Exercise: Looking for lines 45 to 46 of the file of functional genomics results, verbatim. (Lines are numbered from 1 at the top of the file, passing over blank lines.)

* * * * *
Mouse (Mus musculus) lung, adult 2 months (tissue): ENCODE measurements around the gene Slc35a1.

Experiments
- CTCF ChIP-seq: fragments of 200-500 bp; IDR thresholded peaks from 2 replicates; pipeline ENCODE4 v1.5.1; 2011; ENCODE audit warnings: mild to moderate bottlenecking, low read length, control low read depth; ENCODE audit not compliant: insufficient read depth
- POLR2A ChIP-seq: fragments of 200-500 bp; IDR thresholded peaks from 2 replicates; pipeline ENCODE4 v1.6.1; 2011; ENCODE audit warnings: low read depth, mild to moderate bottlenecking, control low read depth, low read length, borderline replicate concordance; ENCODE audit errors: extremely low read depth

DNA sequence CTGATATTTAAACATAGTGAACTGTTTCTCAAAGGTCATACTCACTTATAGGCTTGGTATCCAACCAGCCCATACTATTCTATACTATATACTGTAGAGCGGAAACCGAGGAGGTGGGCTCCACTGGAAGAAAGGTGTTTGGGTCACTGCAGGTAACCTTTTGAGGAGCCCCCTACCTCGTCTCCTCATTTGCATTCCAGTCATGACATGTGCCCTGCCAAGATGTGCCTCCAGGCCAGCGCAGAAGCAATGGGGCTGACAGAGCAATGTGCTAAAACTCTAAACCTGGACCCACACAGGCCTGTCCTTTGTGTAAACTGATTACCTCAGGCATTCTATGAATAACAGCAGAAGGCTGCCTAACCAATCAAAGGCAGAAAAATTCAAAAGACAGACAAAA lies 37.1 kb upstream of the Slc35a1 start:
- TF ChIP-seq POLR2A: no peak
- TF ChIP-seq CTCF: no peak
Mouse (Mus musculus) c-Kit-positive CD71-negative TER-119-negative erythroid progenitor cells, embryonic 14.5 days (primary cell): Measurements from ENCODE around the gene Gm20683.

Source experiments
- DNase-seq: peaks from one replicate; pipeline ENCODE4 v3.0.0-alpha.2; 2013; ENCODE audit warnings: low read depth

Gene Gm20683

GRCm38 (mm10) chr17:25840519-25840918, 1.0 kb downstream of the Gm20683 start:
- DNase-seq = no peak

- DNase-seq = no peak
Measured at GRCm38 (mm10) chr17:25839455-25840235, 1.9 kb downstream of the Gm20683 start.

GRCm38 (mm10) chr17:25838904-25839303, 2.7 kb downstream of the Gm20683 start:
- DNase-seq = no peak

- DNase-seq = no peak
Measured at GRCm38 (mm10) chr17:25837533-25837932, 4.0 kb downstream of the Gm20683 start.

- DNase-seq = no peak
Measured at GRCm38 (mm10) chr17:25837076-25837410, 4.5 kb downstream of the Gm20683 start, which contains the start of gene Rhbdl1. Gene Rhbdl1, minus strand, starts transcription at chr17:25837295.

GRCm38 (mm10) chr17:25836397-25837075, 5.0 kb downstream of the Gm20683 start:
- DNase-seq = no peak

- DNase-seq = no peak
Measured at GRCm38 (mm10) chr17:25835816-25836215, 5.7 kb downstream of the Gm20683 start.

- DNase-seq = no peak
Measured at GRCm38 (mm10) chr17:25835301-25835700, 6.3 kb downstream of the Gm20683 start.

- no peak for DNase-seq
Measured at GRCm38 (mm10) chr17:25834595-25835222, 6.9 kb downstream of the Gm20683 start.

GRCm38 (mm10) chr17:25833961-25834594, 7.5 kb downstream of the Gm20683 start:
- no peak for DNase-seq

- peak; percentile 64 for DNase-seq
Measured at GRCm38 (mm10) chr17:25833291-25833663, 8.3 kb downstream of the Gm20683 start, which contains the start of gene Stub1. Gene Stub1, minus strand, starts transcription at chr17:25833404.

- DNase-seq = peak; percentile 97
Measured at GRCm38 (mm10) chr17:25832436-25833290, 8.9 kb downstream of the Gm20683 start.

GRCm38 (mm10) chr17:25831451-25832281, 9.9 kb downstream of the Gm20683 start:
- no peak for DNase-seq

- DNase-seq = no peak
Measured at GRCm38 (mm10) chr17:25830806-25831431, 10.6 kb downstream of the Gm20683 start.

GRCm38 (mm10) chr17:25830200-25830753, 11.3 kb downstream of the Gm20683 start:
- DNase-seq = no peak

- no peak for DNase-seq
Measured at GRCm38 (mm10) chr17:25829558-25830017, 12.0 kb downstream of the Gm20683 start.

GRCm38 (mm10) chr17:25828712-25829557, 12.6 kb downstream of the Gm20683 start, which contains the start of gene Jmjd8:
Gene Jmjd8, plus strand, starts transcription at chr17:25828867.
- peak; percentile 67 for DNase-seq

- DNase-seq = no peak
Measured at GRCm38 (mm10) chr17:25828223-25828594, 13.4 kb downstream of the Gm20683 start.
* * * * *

Gene Jmjd8, plus strand, starts transcription at chr17:25828867.
- peak; percentile 67 for DNase-seq